Introduction to Agricultural Systems

Agriculture may broadly be seen as the production of food, fiber and other goods and services through integrated human interaction with soil, water, genetic resources and solar energy. It is the human endeavor which attempts to utilize the huge quantity of solar energy fixated by photosynthesis around the world.

Since there is a plethora of information on agricultural systems of all types available both on the web and through libraries, I won’t deal with specifics here. I must, however, attempt to distinguish between two broad categories of agriculture -- High-throughput and Low-throughput.

High Throughput Agriculture Low Throughput [Towards Symbiosis]
Examples -- Conventional Farming, Monoculture, Green Revolution Examples -- Organic Farming, Agro-forestry PermaCulture
Plant and animal growth well over 90% dependent on solar energy Plant and animal growth well over 90% dependent on solar energy
Emphasis on short-term productivity and financial profitability Emphasis on sustainability, long-term productivity and adequate profitability
Quantity, transportability, appearance and minimum costs are often emphasized over taste and nutritional value Quality in taste, variety and nutritional value are often valued over quantity, appearance and minimal costs
Highly centralized production and distribution systems; no contact among producers and consumers Decentralized, local production and distribution systems; striving for much interaction among producers and consumers

High dependence on extensive transportation systems -- worldwide and national

Dependence on local transportation systems
Soil mainly a mere matrix for root growth; the soil on a speed trip Soil as a living organism -- Feed the soil and the soil feeds you
Highly dependent upon fossil fuels for production, transportation, and chemical inputs -- most often at very large scales Emphasis on reduction of fossil fuel dependency for all inputs -- generally, much smaller-scale equipment
Highly dependent upon fossil fuels for chemical fertilizers, and highly toxic chemical pesticides, herbicides and fungicides; aims at eradication of all but the chosen species Reliance on natural and organic fertilizers; reliance on rotations and largely biological and mechanical pest control; emphasis on recognition and increase in populations of beneficial insects and other organisms; aims at control rather than eradication
Organic residues and run-off largely a problem for disposal rather than resources for the future -- largely associated with over-centralization Emphasis on organic materials recycling and holding moisture and nutrients in the soil; maintaining and increasing soil organic matter
Reduce human labor and input largely through large-scale mechanization and total eradication of all competitors Reduce human labor through mindfullness and more selective activities at smaller-scales; more knowledge and thought-based; aims at reliance on beneficial insects and other organisms to accomplish necessary tasks
Trans-species genetic engineering Intra-species, Mendelian and non-Mendelian genetic manipulation
Emphasis on broad monoculture of genetically identical crops and animals Emphasis on maintaining broad genetic heritage of plants and animals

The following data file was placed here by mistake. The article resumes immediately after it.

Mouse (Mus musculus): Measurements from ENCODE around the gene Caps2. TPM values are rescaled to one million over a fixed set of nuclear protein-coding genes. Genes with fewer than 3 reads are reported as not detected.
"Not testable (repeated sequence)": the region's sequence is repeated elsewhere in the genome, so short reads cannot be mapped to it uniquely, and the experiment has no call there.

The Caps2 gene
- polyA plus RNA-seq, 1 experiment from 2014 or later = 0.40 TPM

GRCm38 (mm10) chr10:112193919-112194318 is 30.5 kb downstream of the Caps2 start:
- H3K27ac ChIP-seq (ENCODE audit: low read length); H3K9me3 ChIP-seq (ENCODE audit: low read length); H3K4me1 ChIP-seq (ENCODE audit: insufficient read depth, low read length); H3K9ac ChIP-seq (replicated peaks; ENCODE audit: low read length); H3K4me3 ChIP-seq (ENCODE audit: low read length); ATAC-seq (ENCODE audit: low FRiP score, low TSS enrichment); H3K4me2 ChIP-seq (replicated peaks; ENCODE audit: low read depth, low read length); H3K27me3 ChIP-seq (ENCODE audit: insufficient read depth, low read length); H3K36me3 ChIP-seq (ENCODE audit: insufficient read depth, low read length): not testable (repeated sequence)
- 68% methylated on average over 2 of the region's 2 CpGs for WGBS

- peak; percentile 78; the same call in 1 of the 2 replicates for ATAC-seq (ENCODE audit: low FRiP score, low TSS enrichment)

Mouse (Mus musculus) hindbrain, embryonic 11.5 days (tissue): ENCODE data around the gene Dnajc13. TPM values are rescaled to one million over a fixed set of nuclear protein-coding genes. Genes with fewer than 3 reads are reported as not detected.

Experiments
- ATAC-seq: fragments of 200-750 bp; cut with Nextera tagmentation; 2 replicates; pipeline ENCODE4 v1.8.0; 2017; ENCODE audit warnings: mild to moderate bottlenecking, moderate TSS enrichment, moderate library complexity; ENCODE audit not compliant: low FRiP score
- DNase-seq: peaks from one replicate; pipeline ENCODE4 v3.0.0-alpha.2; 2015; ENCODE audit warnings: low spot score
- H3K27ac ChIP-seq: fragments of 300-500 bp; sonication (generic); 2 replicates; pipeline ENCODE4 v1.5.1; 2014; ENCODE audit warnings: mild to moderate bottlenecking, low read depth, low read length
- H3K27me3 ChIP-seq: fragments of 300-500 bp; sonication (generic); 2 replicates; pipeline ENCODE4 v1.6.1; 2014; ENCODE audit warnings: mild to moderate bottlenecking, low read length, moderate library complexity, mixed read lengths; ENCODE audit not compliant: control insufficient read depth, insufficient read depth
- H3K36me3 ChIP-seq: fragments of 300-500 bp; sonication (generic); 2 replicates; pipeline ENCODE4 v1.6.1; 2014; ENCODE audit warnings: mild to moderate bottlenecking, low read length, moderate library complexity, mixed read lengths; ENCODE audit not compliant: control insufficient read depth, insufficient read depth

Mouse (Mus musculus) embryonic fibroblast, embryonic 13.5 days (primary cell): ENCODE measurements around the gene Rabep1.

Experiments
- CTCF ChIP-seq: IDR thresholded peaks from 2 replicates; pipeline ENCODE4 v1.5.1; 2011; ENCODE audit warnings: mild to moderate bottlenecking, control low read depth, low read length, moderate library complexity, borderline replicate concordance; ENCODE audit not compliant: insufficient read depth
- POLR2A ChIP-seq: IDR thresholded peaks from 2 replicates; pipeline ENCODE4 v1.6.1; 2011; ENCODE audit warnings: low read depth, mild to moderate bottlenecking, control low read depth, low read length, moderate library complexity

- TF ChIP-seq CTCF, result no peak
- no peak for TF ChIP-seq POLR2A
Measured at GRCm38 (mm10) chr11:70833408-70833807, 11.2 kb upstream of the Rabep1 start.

Huge, highly concentrated, confined livestock raising

Striving toward humane, more free-roaming livestock raising

Huge corporate integration and competition; maximization of profit through externalization of costs -- commonize costs and privatize profit; The CC-PP Game More small business and co-operative integration with emphasis more on cooperation; recognition of externalized costs and striving to internalize

High-throughput agriculture is exemplified by what is currently called conventional agriculture, the Green Revolution, and trans-species genetic engineering. These systems generally focus on monoculture cropping and rely on very large quantities of fossil fuels for mechanical manipulation and transportation as well as chemical fertilizers, pesticides, insecticides, fungicides, etc. In spite of all the external inputs, these systems remain well over 95 percent dependent on solar energy.


The broad negative human and ecosystem health and environmental impacts of these systems are being increasingly recognized. Perhaps the greatest of these impacts is upon erosion levels and the basic fertility of the soil itself.


Low-throughput agriculture is exemplified by organic farming, agro-forestry and permaculture as well as myriad alternatives being developed, discovered, rediscovered and spread around the world. Most of these approaches focus largely on maintaining and improving the long-term fertility of the soil. Rather than importation of new nutrients, these systems focus on maximizing the maintenance, fixation, timely release and recycling of soil nutrients and organic matter.


Plant and animal pests are largely controlled through rotations, beneficial insects and other co-habitants, and less toxic and more natural methods. This results in much more of a symbiotic relationship among humans and the agricultural ecosystem rather than human parasitism on the ecosystem as a whole.


Given my understanding of the basic background of the system in which we exist, I have sought to further low-throughput alternatives.

 

 

 

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